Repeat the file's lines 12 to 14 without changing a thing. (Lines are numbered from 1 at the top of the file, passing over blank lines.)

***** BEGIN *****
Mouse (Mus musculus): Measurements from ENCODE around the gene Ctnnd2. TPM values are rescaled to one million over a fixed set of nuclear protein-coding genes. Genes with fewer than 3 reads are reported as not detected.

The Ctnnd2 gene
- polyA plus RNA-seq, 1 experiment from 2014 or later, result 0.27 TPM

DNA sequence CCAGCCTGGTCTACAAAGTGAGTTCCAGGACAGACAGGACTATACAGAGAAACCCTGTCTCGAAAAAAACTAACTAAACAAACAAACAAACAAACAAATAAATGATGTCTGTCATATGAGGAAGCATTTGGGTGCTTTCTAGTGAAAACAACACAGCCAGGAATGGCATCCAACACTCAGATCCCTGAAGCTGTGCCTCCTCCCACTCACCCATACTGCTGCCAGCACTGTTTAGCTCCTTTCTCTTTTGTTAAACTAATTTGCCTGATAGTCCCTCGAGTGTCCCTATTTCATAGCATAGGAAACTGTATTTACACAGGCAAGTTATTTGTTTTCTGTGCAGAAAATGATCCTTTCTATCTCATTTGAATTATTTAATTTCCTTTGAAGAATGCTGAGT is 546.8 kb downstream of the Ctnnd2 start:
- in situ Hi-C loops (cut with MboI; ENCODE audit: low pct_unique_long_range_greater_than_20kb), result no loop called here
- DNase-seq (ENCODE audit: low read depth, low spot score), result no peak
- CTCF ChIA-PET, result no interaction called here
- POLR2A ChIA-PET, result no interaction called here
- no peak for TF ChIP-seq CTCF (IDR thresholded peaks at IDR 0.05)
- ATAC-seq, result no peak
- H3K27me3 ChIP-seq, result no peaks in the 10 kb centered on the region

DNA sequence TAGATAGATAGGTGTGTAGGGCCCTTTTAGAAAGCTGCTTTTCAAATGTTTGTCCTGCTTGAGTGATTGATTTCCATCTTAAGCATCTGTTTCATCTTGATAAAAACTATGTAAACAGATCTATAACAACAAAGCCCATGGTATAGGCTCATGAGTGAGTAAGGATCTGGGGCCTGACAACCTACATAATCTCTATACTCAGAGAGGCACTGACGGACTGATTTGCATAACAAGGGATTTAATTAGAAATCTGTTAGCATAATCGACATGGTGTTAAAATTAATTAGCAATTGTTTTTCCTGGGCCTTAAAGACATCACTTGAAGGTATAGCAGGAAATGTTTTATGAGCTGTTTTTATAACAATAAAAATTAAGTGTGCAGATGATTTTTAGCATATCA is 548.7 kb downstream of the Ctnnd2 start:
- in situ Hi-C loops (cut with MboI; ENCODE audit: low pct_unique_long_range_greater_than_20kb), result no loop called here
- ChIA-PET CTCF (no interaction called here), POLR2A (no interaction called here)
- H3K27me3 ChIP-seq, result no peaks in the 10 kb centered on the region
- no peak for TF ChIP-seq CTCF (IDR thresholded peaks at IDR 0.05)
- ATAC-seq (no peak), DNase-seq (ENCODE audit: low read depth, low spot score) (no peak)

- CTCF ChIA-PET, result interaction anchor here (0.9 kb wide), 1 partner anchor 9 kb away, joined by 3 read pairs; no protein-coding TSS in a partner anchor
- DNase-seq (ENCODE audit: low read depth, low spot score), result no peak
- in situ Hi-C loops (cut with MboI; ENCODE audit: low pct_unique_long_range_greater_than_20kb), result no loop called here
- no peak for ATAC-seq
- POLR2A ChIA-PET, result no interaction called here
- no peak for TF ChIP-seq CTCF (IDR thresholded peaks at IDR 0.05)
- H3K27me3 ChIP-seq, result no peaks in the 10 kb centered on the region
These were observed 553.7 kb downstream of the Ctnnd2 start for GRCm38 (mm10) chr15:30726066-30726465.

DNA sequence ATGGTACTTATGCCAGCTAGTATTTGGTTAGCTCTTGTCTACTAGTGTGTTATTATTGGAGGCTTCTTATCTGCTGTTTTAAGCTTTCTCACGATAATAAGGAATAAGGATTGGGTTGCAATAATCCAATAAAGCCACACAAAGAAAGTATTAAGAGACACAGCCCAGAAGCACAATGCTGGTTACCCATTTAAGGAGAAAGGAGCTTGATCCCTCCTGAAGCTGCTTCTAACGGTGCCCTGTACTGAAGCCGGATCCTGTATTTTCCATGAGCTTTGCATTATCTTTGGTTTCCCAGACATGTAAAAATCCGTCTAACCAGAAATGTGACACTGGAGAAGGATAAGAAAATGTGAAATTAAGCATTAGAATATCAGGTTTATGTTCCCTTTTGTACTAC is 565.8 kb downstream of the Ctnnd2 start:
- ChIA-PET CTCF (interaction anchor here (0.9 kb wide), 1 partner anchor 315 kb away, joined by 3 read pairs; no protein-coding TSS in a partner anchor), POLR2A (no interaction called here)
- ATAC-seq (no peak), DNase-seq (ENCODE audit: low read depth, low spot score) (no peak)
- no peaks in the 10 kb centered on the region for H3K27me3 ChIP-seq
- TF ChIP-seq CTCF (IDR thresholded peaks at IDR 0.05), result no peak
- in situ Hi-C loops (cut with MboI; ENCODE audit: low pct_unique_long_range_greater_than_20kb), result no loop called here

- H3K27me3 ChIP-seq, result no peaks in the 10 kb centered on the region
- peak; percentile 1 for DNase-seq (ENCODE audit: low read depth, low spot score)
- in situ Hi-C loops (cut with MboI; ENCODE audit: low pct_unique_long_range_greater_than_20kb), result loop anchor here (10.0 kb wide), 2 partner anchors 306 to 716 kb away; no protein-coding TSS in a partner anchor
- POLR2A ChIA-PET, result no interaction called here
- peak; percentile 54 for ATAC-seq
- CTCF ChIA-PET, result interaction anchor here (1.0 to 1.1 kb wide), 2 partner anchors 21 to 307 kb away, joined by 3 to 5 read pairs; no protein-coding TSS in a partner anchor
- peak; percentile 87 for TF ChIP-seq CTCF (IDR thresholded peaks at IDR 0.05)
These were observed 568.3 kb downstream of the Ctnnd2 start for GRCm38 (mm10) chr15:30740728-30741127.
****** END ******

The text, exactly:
DNA sequence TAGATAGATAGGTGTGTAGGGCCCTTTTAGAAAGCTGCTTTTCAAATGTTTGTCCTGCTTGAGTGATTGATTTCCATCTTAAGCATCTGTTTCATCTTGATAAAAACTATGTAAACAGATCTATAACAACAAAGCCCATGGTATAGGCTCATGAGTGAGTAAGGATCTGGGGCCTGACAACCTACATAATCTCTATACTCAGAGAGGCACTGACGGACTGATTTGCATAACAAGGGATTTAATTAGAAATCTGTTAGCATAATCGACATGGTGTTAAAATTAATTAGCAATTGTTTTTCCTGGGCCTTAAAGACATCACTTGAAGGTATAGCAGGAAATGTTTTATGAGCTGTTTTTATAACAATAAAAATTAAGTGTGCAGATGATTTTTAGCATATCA is 548.7 kb downstream of the Ctnnd2 start:
- in situ Hi-C loops (cut with MboI; ENCODE audit: low pct_unique_long_range_greater_than_20kb), result no loop called here
- ChIA-PET CTCF (no interaction called here), POLR2A (no interaction called here)